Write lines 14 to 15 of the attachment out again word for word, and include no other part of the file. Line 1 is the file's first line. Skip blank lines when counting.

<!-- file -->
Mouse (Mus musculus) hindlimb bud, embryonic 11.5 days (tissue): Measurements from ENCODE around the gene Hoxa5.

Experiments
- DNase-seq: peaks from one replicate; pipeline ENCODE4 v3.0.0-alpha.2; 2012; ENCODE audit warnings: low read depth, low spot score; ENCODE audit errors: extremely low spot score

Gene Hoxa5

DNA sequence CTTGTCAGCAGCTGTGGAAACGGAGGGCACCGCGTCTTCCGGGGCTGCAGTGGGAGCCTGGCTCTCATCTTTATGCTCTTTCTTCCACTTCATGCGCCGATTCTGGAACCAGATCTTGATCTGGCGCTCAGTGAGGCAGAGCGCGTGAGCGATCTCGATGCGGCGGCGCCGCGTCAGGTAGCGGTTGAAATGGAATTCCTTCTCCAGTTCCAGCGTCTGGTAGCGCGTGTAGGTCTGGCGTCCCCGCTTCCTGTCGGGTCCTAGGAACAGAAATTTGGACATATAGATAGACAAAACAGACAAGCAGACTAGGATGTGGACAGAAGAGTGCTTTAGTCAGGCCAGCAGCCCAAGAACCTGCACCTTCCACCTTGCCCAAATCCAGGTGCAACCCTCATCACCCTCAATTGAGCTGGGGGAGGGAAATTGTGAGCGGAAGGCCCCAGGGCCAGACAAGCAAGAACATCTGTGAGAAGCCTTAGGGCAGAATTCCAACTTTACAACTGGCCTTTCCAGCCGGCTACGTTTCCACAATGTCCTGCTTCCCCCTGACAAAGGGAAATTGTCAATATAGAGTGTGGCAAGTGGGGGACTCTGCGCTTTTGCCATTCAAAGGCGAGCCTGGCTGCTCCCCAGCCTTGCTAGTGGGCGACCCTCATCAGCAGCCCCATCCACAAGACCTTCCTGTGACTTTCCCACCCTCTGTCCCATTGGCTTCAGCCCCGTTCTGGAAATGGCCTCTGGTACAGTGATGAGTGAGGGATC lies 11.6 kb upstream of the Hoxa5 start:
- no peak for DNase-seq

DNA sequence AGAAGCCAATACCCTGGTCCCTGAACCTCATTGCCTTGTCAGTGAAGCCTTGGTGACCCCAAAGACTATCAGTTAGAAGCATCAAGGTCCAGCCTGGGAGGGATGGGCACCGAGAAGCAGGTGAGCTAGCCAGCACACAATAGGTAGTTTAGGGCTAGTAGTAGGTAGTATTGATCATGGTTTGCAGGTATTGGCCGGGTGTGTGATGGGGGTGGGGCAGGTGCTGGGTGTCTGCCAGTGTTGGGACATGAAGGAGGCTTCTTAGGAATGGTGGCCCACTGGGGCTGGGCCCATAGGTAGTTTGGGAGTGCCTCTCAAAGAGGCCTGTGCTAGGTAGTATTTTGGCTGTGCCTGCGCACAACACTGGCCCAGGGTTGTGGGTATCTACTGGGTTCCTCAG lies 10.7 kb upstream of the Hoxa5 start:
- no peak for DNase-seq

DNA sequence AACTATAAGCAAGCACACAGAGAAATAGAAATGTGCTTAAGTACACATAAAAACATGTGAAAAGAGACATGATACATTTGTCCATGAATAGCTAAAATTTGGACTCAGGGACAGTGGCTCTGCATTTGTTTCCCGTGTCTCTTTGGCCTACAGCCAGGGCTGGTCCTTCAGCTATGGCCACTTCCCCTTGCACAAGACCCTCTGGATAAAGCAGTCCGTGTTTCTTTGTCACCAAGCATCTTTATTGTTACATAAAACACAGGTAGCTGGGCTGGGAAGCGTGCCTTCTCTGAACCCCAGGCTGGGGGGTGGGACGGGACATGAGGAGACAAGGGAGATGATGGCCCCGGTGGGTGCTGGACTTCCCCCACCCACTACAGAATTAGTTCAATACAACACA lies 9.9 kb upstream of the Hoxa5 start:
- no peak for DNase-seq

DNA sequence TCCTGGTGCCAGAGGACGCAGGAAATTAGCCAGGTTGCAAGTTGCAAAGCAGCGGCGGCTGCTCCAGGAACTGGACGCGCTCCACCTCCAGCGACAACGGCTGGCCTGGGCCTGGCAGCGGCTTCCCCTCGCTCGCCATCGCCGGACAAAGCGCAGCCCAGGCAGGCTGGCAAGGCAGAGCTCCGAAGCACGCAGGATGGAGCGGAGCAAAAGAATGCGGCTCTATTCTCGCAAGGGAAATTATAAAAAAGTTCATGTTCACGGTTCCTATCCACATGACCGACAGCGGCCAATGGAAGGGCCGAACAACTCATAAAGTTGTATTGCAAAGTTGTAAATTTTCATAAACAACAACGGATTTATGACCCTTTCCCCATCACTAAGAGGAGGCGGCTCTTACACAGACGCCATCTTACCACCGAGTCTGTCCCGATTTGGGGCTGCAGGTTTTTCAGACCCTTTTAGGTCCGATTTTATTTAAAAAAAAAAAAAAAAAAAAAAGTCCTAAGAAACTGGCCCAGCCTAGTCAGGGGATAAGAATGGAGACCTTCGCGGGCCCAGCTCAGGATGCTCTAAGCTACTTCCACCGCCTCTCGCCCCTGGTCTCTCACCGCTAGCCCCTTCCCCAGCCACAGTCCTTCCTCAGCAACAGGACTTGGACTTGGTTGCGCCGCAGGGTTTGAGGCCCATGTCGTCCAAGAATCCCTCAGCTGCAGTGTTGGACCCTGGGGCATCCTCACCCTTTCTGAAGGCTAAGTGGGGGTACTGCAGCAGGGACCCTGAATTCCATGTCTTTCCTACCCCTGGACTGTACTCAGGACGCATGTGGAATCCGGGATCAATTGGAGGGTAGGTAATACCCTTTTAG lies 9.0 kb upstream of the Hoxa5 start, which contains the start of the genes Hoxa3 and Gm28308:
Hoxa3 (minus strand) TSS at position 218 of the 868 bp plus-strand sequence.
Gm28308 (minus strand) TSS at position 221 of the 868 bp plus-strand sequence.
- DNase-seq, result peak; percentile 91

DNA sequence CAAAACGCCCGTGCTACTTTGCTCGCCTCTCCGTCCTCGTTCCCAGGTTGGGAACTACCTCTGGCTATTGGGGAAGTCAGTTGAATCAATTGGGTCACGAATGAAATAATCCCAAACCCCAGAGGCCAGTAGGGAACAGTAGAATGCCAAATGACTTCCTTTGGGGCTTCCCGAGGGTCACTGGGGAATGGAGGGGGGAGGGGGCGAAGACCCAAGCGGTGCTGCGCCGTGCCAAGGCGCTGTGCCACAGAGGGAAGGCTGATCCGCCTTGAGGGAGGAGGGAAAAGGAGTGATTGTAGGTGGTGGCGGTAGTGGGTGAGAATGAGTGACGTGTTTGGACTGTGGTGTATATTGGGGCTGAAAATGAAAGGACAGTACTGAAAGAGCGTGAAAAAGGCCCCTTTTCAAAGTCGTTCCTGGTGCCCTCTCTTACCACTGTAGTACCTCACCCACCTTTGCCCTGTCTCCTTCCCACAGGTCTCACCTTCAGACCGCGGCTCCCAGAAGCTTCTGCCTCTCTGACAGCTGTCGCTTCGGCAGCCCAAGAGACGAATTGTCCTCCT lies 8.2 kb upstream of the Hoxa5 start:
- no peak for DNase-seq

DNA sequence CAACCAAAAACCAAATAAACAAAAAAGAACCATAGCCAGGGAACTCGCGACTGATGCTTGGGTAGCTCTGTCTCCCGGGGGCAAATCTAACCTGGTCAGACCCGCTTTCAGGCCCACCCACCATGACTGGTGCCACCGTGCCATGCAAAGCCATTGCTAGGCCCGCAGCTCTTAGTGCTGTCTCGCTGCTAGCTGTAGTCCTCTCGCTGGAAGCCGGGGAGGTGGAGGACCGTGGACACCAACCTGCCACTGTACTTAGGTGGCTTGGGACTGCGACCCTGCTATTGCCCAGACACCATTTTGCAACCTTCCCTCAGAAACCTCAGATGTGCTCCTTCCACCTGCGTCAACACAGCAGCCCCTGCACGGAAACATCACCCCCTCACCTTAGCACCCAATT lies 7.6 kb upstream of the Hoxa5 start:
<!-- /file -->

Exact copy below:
- DNase-seq, result peak; percentile 91

DNA sequence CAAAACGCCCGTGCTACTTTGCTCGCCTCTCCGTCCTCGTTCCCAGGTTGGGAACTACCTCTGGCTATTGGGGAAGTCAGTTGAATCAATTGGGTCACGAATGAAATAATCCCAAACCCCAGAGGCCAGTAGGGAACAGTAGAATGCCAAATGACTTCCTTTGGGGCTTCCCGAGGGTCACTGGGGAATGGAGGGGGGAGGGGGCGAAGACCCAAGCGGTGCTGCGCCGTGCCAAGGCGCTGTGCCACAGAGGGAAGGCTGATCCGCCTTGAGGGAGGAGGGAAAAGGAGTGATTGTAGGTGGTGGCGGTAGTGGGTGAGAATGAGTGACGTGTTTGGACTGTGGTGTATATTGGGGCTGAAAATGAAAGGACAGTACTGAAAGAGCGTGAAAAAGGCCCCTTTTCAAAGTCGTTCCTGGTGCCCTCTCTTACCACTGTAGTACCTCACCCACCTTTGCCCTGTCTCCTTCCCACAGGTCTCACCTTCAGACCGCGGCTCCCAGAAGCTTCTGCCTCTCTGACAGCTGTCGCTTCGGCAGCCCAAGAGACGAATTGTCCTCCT lies 8.2 kb upstream of the Hoxa5 start: